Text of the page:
Defining Liberation Psychology

What is Liberation Psychology?

Also see More about Liberation Psychology and this network

Liberation psychology is a body of thought and practice centrally concerned with the experience, knowledge and action of those who have been excluded and marginalized. The effects of dominant power and its structures on the oppressed are explored, together with the lived impacts of poverty, social injustice, censorship, repression and violence. Liberation psychologists aim to hear, amplify, and incorporate in their theory and practice the voices and knowledge of those “others” most affected by the kinds of oppression identified above.

Liberation psychology goes beyond a therapeutic approach to trauma, linking the personal journeys of those affected with social struggles against impunity, for the recovery of collective memory, against impunity and for ethical social transformation. As such it is one response to the narrow individualism of much mainstream psychology.

As an interdisciplinary approach ,liberation psychology draws from liberation philosophy, Marxist, feminist and decolonial thought, liberation theology, and critical theory, critical and popular pedagogy, as well as critical subdisciplines within psychology, especially critical social and community psychology.

Practioners of liberation psychology use a variety of practical methods. These include participatory action research and arts-based methods, as well as many tools from mainstream psychology – all critically assessed and where necessary re-purposed or re-worked on the basis of the explicit and implicit critique from those many oppressed and excluded “others”.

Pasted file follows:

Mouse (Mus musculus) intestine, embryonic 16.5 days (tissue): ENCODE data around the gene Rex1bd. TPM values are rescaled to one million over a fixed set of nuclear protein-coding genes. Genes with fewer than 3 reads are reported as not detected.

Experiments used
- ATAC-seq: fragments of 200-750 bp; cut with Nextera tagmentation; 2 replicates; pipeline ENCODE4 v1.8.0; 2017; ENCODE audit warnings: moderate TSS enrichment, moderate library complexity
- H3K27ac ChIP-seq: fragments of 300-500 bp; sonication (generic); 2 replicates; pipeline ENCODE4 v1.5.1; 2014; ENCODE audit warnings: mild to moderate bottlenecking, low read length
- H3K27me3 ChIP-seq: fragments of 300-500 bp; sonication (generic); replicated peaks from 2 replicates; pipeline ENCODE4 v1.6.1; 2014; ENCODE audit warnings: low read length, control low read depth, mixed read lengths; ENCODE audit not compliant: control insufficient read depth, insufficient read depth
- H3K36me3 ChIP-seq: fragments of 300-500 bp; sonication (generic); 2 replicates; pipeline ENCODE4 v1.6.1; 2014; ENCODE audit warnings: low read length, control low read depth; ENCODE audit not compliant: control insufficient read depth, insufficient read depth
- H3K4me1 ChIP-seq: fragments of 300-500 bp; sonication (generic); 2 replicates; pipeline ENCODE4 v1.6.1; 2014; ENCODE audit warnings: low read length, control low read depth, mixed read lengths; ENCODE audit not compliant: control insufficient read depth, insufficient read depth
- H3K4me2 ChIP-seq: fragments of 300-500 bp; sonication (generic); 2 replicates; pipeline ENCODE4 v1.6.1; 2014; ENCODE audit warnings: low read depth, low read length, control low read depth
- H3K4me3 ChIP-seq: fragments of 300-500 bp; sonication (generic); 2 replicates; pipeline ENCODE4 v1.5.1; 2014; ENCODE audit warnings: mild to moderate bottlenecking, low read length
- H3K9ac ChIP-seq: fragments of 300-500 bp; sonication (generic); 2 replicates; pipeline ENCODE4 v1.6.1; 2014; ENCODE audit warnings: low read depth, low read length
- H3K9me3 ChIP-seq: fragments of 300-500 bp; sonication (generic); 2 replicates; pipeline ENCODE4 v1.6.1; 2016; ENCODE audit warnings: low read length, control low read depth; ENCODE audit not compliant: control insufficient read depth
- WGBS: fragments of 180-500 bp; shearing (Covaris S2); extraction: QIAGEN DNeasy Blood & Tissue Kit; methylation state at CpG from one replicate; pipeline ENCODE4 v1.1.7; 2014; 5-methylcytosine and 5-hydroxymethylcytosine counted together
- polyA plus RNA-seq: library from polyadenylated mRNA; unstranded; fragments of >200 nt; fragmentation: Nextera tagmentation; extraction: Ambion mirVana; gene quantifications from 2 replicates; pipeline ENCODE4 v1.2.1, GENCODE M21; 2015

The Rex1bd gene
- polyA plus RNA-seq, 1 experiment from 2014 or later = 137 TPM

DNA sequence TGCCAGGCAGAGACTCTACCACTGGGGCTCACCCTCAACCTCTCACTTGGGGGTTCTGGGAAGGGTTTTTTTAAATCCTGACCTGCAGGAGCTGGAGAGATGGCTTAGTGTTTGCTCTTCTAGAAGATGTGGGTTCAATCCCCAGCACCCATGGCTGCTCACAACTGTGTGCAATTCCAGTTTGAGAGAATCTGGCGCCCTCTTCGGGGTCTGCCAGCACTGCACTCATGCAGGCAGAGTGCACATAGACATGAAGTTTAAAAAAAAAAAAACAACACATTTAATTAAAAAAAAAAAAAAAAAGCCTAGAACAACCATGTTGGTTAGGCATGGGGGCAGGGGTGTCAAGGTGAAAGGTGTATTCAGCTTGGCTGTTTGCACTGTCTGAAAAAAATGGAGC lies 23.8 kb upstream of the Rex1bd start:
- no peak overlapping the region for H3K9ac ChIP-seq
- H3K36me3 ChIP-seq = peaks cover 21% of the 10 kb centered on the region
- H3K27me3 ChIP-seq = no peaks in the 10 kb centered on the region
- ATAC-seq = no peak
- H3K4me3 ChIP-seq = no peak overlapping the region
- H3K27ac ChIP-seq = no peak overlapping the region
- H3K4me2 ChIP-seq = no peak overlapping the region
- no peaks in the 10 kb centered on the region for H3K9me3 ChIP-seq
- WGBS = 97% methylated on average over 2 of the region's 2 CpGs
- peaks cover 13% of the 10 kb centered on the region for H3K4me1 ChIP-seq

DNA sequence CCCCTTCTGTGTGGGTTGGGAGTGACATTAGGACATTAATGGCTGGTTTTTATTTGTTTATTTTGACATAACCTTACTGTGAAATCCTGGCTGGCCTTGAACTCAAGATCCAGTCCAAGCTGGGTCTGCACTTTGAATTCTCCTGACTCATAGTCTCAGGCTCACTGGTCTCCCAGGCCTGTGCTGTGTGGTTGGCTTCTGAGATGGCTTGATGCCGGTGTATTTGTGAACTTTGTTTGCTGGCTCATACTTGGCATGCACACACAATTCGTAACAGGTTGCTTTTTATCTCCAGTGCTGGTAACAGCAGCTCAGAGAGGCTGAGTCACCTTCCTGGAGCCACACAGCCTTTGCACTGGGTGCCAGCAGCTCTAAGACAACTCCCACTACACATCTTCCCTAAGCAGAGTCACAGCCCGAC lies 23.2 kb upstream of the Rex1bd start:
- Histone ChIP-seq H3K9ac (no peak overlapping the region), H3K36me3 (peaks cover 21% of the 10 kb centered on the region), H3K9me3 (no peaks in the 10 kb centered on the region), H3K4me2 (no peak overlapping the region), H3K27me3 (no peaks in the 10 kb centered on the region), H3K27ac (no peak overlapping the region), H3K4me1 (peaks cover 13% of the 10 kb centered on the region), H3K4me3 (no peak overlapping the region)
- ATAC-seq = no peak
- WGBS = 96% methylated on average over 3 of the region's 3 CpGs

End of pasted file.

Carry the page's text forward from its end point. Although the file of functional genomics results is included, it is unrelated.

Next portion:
Liberation psychology is most developed in Latin America, and was first articulated by the Spanish/Salvadoran social psychologist Ignacio Martín-Baró who was murdered by a CIA-trained battalion of the Salvadoran army in 1989. Similar approaches emerged in other regions, often independently from the Latin American experience although with common roots in precursors (e.g. the work of Fanon, and the social forces leading to oppression). In recent years Liberation Psychology has become more well-known among those who use English, and this is one reason for establishing this website and network.

There is no one way to “do” liberation psychology and workers have employed further other approaches, not originally part of the framework, including psychodynamic and narrative approaches, community therapy, and ideology critique and popular (e.g. indigenous) psychologies a well as a variety of methods and practices from photo-voice to drama and dance.

Note.

This is a definition drafted by Mark Burton who coordinates this network. All definitions are contestable since in defining something, two boundaries are created, that between what’s in the definition and what’s outside, and that between the definer(s) and everyone else. In recognition of this exercise of that reality of discursive power, readers are invited to add their thoughts, revisions or alternative definitions using the comment form below.

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